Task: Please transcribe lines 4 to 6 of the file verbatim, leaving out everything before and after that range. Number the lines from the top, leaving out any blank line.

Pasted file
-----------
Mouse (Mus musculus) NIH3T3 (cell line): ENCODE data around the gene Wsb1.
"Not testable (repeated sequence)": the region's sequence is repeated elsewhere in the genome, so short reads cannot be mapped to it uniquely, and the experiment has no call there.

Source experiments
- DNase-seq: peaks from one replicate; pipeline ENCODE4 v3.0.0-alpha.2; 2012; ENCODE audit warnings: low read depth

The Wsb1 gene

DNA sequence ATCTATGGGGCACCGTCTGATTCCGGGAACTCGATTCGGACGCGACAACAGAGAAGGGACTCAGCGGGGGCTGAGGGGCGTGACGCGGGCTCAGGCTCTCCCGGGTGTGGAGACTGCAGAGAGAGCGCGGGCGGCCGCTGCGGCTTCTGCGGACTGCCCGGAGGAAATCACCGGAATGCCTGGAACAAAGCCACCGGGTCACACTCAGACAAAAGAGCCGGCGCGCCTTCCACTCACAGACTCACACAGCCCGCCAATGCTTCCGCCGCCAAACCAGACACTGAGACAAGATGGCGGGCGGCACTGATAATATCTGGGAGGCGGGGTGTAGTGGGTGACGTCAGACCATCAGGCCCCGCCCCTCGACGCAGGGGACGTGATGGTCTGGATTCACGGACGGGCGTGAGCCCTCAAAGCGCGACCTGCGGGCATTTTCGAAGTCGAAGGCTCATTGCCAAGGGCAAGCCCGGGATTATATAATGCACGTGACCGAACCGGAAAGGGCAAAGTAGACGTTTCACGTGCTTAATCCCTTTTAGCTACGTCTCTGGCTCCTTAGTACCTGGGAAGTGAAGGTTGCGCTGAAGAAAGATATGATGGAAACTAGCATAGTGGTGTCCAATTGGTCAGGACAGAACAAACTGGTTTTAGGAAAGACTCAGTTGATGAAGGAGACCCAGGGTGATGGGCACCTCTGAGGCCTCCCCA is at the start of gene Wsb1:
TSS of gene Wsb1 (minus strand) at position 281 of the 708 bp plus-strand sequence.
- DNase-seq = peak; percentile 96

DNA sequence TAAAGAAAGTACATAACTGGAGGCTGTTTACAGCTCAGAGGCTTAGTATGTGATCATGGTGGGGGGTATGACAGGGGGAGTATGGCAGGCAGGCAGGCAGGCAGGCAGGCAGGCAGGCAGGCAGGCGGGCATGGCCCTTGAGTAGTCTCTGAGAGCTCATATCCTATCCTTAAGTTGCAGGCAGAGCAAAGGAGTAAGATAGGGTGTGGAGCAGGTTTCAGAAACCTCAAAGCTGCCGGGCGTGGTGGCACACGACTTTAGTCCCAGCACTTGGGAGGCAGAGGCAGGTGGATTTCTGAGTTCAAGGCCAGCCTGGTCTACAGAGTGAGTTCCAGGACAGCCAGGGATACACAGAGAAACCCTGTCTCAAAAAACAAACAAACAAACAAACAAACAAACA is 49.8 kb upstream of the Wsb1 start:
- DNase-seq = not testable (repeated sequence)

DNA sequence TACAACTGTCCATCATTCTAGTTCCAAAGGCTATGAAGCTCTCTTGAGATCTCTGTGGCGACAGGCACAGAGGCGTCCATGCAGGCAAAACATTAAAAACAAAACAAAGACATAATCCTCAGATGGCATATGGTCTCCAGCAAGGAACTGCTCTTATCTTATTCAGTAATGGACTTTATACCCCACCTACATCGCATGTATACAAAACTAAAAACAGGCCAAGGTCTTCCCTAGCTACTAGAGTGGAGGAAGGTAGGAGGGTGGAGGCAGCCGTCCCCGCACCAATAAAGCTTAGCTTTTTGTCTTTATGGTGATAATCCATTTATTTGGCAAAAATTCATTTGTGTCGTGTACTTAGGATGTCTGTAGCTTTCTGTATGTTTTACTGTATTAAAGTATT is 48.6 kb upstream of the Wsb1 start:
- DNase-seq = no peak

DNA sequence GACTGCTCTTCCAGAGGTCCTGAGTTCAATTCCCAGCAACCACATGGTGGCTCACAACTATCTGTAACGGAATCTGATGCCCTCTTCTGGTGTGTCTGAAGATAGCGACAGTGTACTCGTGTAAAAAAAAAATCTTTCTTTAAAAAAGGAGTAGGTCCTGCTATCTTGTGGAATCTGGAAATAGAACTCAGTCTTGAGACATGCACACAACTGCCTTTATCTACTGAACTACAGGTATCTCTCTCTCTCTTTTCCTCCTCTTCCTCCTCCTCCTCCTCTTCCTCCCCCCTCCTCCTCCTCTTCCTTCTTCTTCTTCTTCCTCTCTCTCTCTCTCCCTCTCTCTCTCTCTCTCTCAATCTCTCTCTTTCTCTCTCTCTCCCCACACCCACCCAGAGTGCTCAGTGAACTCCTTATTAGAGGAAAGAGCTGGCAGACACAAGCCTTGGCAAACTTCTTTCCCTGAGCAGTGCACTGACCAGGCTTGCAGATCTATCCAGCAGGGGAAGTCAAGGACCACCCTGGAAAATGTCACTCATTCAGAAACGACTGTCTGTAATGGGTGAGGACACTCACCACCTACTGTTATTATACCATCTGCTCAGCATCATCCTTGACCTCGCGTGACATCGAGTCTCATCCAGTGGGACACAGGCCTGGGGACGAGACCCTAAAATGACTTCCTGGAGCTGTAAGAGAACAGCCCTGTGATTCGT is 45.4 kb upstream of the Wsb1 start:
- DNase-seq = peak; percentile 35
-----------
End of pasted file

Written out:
- DNase-seq: peaks from one replicate; pipeline ENCODE4 v3.0.0-alpha.2; 2012; ENCODE audit warnings: low read depth

The Wsb1 gene

DNA sequence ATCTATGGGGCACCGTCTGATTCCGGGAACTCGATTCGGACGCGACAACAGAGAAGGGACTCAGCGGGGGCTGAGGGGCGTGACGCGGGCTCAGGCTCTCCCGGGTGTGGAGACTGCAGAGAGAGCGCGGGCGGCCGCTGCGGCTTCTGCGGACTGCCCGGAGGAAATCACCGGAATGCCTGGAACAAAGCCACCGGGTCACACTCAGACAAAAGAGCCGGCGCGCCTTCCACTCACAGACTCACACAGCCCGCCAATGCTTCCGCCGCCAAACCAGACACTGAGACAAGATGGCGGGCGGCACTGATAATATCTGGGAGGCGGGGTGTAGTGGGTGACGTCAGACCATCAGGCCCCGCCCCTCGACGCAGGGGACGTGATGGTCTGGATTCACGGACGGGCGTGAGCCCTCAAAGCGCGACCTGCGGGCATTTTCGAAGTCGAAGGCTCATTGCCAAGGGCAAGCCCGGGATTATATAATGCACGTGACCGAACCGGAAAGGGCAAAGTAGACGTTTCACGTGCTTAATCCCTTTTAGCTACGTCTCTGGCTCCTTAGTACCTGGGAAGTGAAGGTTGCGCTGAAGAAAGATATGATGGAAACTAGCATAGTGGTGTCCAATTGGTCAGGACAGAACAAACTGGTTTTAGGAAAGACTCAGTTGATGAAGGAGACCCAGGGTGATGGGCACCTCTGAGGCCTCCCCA is at the start of gene Wsb1: